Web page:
Balcony gardening: Part 2

This is the second instalment of balcony gardening, specifically focusing on vegetables and/or fruits. I hope the last post inspired you to begin thinking about it setting up your little gardens, or better yet, inspired you to have actually set it up! So for those super keen gardeners looking to expand their gardening horizons past herbs, this is the post for you!

I started growing tomatoes, capsicums and eggplants last year and I can’t even begin to explain how easy it was. I had no idea what I was doing, yet I still managed to get a pretty decent amount of produce out of it. So much so that I was giving it out left, right and centre to anyone who would take it. I’m lucky enough to have the very little yard space I have, but the conditions of growing my vegetables were relatively the same. I chose to grow some of my veggies and my strawberries vertically so that my herbs and chillies were left untouched. Many veggies can just grow in planter boxes just like herbs though.

FOR VEGETABLES

 

What you need:

  • At least 6 hours of sunlight on your balcony a day
  • Planter boxes for most vegetables like carrots, garlic and tomatoes (if you prefer to grow them there)
  • Alternatively, you can use trellises for tomatoes and other hanging vegetables, or found goods if you’ve got something appropriate
  • Your desired vegetables for planting

Here you can see what others have used, so get creative and assess what your space would suit the most.

 vertical Vertical garden to grow lettuce.

gardenThis reuses old cupboard drawers. It takes a bit of handy work, but very worth it.

pipe gardenAn extremely clever way to reuse old pipes and save space.

7e06054c06ac3f08ed3f2f5aab5795c4These hanging pots take little effort to create and are great because you can grow pretty much anything in there.

59de4dda6afad45281794d7a922cda69This is some serious stuff. You can get this sorts of structure from Bunnings or Kmart. So great because they’re designed to hold up hanging vegetables so they will stay strong.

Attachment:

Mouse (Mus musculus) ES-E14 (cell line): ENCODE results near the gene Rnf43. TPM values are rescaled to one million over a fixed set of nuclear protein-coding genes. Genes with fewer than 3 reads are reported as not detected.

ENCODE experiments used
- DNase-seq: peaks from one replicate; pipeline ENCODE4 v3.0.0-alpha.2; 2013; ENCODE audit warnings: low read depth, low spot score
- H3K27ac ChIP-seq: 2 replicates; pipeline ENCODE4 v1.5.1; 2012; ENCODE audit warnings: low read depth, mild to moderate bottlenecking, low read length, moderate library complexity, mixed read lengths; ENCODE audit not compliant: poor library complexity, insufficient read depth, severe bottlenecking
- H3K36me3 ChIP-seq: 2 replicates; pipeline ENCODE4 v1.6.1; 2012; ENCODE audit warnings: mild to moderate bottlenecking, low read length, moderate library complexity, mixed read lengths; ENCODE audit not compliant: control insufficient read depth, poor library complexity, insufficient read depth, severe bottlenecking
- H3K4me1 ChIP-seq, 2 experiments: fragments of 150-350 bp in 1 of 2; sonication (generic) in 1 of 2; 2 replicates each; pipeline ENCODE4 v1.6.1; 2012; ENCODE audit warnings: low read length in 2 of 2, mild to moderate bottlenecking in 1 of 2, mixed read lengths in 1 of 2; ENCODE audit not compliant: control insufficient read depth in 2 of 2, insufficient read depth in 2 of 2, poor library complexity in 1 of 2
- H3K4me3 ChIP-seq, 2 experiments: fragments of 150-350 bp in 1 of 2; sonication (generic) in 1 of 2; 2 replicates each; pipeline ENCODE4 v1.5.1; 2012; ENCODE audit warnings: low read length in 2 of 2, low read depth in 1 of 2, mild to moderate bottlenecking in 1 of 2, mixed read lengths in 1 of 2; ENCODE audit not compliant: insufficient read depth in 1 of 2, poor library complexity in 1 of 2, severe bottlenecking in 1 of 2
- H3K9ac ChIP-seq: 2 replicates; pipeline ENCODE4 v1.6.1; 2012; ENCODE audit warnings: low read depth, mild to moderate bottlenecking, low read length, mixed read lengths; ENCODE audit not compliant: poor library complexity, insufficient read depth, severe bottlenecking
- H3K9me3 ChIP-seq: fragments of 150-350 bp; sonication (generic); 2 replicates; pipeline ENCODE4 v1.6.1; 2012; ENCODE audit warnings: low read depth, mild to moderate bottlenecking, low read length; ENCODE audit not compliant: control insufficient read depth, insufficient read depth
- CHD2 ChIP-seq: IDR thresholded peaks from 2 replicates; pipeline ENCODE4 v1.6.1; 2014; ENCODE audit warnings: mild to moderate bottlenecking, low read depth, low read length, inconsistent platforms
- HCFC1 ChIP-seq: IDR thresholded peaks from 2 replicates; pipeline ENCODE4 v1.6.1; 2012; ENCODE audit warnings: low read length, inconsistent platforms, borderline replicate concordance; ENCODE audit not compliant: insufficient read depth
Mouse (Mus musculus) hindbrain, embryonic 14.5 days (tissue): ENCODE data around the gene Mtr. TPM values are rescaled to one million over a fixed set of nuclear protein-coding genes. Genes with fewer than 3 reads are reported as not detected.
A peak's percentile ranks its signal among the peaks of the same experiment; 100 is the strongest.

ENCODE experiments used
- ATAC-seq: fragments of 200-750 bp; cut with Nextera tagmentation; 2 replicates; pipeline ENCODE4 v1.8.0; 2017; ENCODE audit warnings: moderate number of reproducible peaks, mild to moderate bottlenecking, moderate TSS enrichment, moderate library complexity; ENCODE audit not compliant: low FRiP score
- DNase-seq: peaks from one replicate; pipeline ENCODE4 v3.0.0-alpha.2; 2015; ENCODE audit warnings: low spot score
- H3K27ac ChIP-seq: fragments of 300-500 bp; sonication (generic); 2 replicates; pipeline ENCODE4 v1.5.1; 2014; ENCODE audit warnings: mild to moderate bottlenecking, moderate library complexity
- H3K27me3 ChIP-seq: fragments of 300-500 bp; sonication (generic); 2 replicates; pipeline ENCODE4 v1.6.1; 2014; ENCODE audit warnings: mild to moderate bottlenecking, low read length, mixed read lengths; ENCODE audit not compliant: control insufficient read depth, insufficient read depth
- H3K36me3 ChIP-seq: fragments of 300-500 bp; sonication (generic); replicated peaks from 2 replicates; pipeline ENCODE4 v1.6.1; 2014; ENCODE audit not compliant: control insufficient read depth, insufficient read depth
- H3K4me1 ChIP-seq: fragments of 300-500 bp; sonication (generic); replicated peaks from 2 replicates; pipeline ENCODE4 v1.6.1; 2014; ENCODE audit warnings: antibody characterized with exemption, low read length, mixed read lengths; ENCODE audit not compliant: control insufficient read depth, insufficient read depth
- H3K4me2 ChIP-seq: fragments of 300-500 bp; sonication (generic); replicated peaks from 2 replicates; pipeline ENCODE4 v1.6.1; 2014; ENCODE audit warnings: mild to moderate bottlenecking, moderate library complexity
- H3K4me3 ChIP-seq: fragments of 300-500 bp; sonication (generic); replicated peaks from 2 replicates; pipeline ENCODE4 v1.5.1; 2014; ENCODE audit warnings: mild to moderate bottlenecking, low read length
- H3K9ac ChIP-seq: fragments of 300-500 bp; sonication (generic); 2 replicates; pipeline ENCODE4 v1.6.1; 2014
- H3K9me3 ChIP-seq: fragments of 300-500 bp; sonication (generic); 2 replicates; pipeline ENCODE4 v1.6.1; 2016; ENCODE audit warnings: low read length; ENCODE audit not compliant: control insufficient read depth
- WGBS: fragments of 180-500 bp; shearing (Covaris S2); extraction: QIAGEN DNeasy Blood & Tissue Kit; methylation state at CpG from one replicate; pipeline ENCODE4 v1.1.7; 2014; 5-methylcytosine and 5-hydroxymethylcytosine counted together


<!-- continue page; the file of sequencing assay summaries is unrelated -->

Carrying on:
aae83fa032912a18ab4d43f5f5b95722These strawberries have been placed so that they grow around the structure here. Great if you have something similar on your balcony for your fruit of veggie to grow around.

gardenlettuceThese use old pipes cut in half and are nailed to the wall. Great space saver.

What to do:

  • Position your planter boxes or gardening structure in an area that will receive the most sunlight throughout the day. North-facing is ideal
  • Give it a little love at least once a day, with some water and supervision so no pests or infestations can occur
  • Prune regularly, otherwise they’ll get out of hand. This will also ensure you’re aware of any bugs or nasties that might come and nibble away at your precious produce while you’re away
  • Compost as much as you can. This will reuse any waste that would otherwise be thrown out and make your vegetables herbs thrive and flourish

Happy planting!

HL

Balcony gardening: Part 1

This post is for all you apartment-dwellers out there! Don’t let small spaces stop you from getting your hands a little dirty and starting up your own little herb or veggie patch. Not only will this liven up your otherwise unused balcony, but it will prove most useful when you have DON’T have to drive to Coles in the middle of traffic hour just to get a few tomatoes, or herbs to finish off your otherwise perfect meal.

FOR HERBS

This post is just the first instalment of our balcony gardening post, focusing on HERBS. Stay tuned for our second post on balcony gardening for VEGGIES and FRUITS coming up soon.

Here are a few tips on how to get started:

What you need:

  • At least 6 hours of sunlight on your balcony a day.
  • Your desired seeds or potted plants. You get a lot of satisfaction seeing them grow from seedlings but if you don’t have time for that, potted herbs are quick and easy. If you’re not sure what to grow, check out our post on companion planting for herbs.
  • Planter boxes- You can get proper ones from Aldi quite cheaply at the moment. You can also get these from Kmart, Bunnings, nurseries etc. Make sure you choose ones that will fit on your balcony comfortably and will also fit full-grown herbs. They can sit either directly on your balcony rail, or on the floor somewhere out of the way. Otherwise, founds boxes will do nicely too.

There’s a few types of planter boxes and pots to you can choose from:

Be-a-balcony-garden-bandit-620x360You can use any old box, just make sure there’s a couple of drainage holes at the bottom.

balcHanging planter boxes are fantastic for saving space. They’ll also position your herbs so that they get the most sunlight on your balcony.

balcfloorPlanters just placed on the floor are great too, if you have the space. They’re less likely to get damage from the wind.

What to do:

  • Position your planter boxes in an area that will receive the most sunlight throughout the day
  • Plant your herbs apart so there’s room for them to grow. If you’re growing from seeds, give maybe 20cm between them, or less if you’re willing to prune them more often.
  • Give them a little love at least once a day, with water in the morning and some supervision so no pests or infestations can occur